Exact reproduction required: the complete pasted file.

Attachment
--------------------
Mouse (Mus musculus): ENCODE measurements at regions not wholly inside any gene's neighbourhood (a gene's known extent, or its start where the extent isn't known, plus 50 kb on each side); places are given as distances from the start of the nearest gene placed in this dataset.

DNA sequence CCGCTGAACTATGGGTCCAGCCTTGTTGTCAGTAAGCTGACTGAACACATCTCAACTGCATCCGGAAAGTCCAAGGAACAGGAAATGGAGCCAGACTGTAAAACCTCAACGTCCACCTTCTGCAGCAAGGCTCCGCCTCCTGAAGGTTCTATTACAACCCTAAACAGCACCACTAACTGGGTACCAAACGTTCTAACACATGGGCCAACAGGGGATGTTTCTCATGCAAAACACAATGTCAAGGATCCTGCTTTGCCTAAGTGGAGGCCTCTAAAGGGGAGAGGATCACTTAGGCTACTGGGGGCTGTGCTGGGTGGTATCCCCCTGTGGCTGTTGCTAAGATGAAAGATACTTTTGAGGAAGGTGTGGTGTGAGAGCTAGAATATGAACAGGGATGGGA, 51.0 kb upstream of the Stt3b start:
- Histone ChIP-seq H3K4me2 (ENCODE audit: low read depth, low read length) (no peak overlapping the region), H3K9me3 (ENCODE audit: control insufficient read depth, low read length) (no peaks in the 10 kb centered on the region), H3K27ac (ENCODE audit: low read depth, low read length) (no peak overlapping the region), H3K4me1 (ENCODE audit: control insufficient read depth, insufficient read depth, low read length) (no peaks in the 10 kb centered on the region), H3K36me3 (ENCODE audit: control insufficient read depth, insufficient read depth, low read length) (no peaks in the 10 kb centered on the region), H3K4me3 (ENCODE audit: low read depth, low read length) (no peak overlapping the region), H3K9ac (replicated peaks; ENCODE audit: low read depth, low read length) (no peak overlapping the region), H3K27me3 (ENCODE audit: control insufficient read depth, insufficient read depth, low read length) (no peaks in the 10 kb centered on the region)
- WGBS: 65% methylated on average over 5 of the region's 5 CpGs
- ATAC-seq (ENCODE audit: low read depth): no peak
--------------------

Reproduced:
Mouse (Mus musculus): ENCODE measurements at regions not wholly inside any gene's neighbourhood (a gene's known extent, or its start where the extent isn't known, plus 50 kb on each side); places are given as distances from the start of the nearest gene placed in this dataset.

DNA sequence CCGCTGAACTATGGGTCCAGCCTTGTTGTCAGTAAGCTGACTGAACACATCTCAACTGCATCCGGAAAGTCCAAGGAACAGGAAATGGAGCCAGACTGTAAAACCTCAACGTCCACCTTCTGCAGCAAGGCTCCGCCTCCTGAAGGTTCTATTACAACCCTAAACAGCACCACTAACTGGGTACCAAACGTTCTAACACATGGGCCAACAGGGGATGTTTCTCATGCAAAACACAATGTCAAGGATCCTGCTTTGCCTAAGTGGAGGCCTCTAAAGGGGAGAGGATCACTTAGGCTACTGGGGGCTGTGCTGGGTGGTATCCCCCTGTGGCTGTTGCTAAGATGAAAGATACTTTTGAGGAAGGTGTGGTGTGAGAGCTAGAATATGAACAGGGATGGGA, 51.0 kb upstream of the Stt3b start:
- Histone ChIP-seq H3K4me2 (ENCODE audit: low read depth, low read length) (no peak overlapping the region), H3K9me3 (ENCODE audit: control insufficient read depth, low read length) (no peaks in the 10 kb centered on the region), H3K27ac (ENCODE audit: low read depth, low read length) (no peak overlapping the region), H3K4me1 (ENCODE audit: control insufficient read depth, insufficient read depth, low read length) (no peaks in the 10 kb centered on the region), H3K36me3 (ENCODE audit: control insufficient read depth, insufficient read depth, low read length) (no peaks in the 10 kb centered on the region), H3K4me3 (ENCODE audit: low read depth, low read length) (no peak overlapping the region), H3K9ac (replicated peaks; ENCODE audit: low read depth, low read length) (no peak overlapping the region), H3K27me3 (ENCODE audit: control insufficient read depth, insufficient read depth, low read length) (no peaks in the 10 kb centered on the region)
- WGBS: 65% methylated on average over 5 of the region's 5 CpGs
- ATAC-seq (ENCODE audit: low read depth): no peak